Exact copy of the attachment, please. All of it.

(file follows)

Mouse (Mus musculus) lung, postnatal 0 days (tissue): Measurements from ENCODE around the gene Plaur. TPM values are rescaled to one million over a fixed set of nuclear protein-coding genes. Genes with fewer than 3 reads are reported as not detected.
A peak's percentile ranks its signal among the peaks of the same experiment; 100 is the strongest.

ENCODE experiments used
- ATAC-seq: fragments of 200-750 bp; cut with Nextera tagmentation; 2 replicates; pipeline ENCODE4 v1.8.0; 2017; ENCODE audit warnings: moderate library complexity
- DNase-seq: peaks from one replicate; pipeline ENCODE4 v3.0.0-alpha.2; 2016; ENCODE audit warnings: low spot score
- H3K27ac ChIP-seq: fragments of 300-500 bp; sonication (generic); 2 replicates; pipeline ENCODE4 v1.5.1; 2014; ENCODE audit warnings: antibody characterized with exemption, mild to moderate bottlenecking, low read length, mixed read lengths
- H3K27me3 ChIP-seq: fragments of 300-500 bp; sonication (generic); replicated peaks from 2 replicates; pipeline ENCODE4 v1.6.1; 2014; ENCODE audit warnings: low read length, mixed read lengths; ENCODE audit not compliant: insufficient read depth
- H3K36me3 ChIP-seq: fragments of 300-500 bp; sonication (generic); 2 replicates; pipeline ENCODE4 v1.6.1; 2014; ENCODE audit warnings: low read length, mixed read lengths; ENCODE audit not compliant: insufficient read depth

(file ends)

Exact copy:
Mouse (Mus musculus) lung, postnatal 0 days (tissue): Measurements from ENCODE around the gene Plaur. TPM values are rescaled to one million over a fixed set of nuclear protein-coding genes. Genes with fewer than 3 reads are reported as not detected.
A peak's percentile ranks its signal among the peaks of the same experiment; 100 is the strongest.

ENCODE experiments used
- ATAC-seq: fragments of 200-750 bp; cut with Nextera tagmentation; 2 replicates; pipeline ENCODE4 v1.8.0; 2017; ENCODE audit warnings: moderate library complexity
- DNase-seq: peaks from one replicate; pipeline ENCODE4 v3.0.0-alpha.2; 2016; ENCODE audit warnings: low spot score
- H3K27ac ChIP-seq: fragments of 300-500 bp; sonication (generic); 2 replicates; pipeline ENCODE4 v1.5.1; 2014; ENCODE audit warnings: antibody characterized with exemption, mild to moderate bottlenecking, low read length, mixed read lengths
- H3K27me3 ChIP-seq: fragments of 300-500 bp; sonication (generic); replicated peaks from 2 replicates; pipeline ENCODE4 v1.6.1; 2014; ENCODE audit warnings: low read length, mixed read lengths; ENCODE audit not compliant: insufficient read depth
- H3K36me3 ChIP-seq: fragments of 300-500 bp; sonication (generic); 2 replicates; pipeline ENCODE4 v1.6.1; 2014; ENCODE audit warnings: low read length, mixed read lengths; ENCODE audit not compliant: insufficient read depth